Maybe I’m reading too much into one instance, but….
Canadians for the most part are rule followers. It is part of our national psyche. Our Constitution promises us “peace order and good government” where our neighbors to the south aspire to “life, liberty and the pursuit of happiness.” (These days they probably are wishing for some good government themselves.)
Germans are rule followers too, and I didn’t realize how deeply ingrained that is until I was in Freiburg earlier this week. I crossed the street in a most un-German fashion.
Sulzburg has no traffic too speak of. Mullheim, the biggest town in our region, is still pretty small. You don’t see crowds of people at street corners waiting to cross. There is therefore no need for traffic lights.
Freiburg is much bigger, 225,000 people. They have wide streets and a good public transit system, and it is not unusual to have a lot of people waiting to cross at a street corner.
I took the tram to and from the hockey arena on Sunday. I was in town to catch a playoff game (more on that tomorrow maybe). I had never been to the arena before but knew generally where I was going. There were a lot of fans in team gear, all headed in the same direction, so I was content to just go with the flow. Until we came to a street crossing.
The light was red. I looked. The nearest car was a couple of blocks away. And everyone stood there, waiting. Except me. Time spent waiting is tie wasted in my book.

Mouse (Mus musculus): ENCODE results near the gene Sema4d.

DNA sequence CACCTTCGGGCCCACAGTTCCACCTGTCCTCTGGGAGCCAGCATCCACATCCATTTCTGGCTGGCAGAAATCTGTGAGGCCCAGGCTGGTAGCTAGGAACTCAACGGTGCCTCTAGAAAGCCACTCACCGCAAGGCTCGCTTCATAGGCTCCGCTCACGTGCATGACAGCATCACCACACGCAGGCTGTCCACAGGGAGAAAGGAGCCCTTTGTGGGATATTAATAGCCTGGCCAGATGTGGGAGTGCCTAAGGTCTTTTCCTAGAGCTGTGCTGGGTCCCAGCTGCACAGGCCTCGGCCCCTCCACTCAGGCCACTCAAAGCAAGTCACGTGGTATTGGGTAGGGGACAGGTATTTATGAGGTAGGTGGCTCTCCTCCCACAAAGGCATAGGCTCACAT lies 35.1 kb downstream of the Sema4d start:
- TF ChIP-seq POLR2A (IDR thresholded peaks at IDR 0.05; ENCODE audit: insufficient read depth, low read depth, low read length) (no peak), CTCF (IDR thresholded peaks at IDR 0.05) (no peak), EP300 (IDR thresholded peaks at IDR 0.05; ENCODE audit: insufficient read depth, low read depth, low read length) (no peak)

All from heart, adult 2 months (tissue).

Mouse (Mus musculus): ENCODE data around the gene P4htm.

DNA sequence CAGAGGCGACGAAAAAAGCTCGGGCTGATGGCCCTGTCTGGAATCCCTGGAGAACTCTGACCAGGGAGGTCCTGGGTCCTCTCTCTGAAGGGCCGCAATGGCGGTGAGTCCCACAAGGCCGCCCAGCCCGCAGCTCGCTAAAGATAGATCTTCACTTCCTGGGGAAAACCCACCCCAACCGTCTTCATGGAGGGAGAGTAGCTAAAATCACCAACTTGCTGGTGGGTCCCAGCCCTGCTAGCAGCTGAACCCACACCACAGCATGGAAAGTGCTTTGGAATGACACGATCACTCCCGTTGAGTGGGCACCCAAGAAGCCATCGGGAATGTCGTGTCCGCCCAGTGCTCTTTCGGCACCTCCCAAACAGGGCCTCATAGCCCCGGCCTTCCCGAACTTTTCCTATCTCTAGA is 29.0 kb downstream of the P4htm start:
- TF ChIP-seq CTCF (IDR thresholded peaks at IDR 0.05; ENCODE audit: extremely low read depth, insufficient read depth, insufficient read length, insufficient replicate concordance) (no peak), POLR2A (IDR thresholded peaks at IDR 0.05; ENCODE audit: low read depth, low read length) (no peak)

I grew up in Montreal, where jaywalking is almost an obligation. Given the unpredictability of Montreal drivers, it is considered by some to be safer to cross against the lights. Montreal drivers don’t respect pedestrians anyway, so you might as well cross when you have a chance.
At that corner in Freiburg I could see the arena; I saw no reason not to cross. Yes, the light was red, but there was no traffic. The rules are there to protect pedestrians, not those in vehicles. At that moment there was more chance of getting hit by lightning than a car. So, I crossed against the light. Alone. It felt weird. I didn’t look behind me, but I imagined everyone was staring at me and asking: “what sort of person is this who breaks the rules.”
After the game, at the same corner, there were even more people. They were happy – the beer had been flowing freely and the home team victorious. The light was red. There were once again no vehicles in sight for a couple of blocks. Alcohol loosens inhibitions. Yet once again I crossed alone while the boisterous crowd dutifully waited for the walk signal.
I can’t see that happening anywhere in North America. And I am wondering how early the training begins that Germans won’t jaywalk. Or maybe they do, and I was just on the wrong corner. But I doubt it.